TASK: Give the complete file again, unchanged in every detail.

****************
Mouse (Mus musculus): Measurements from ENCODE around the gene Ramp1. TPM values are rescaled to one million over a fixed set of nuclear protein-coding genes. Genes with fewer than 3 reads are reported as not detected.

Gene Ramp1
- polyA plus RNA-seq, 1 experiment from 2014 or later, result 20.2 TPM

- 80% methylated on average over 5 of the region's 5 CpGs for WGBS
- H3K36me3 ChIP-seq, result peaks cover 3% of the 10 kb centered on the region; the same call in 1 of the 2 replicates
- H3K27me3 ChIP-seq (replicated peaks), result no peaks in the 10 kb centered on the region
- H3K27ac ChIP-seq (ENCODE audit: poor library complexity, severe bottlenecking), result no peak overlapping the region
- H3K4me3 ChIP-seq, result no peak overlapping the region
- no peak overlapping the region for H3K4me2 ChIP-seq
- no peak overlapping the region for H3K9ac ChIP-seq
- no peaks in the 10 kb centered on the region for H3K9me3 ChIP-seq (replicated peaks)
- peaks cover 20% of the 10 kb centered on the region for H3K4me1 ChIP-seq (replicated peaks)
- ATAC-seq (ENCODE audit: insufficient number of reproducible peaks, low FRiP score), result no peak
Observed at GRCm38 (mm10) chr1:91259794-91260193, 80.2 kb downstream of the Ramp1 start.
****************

Mouse (Mus musculus): Measurements from ENCODE around the gene Ramp1. TPM values are rescaled to one million over a fixed set of nuclear protein-coding genes. Genes with fewer than 3 reads are reported as not detected.

Gene Ramp1
- polyA plus RNA-seq, 1 experiment from 2014 or later, result 20.2 TPM

- 80% methylated on average over 5 of the region's 5 CpGs for WGBS
- H3K36me3 ChIP-seq, result peaks cover 3% of the 10 kb centered on the region; the same call in 1 of the 2 replicates
- H3K27me3 ChIP-seq (replicated peaks), result no peaks in the 10 kb centered on the region
- H3K27ac ChIP-seq (ENCODE audit: poor library complexity, severe bottlenecking), result no peak overlapping the region
- H3K4me3 ChIP-seq, result no peak overlapping the region
- no peak overlapping the region for H3K4me2 ChIP-seq
- no peak overlapping the region for H3K9ac ChIP-seq
- no peaks in the 10 kb centered on the region for H3K9me3 ChIP-seq (replicated peaks)
- peaks cover 20% of the 10 kb centered on the region for H3K4me1 ChIP-seq (replicated peaks)
- ATAC-seq (ENCODE audit: insufficient number of reproducible peaks, low FRiP score), result no peak
Observed at GRCm38 (mm10) chr1:91259794-91260193, 80.2 kb downstream of the Ramp1 start.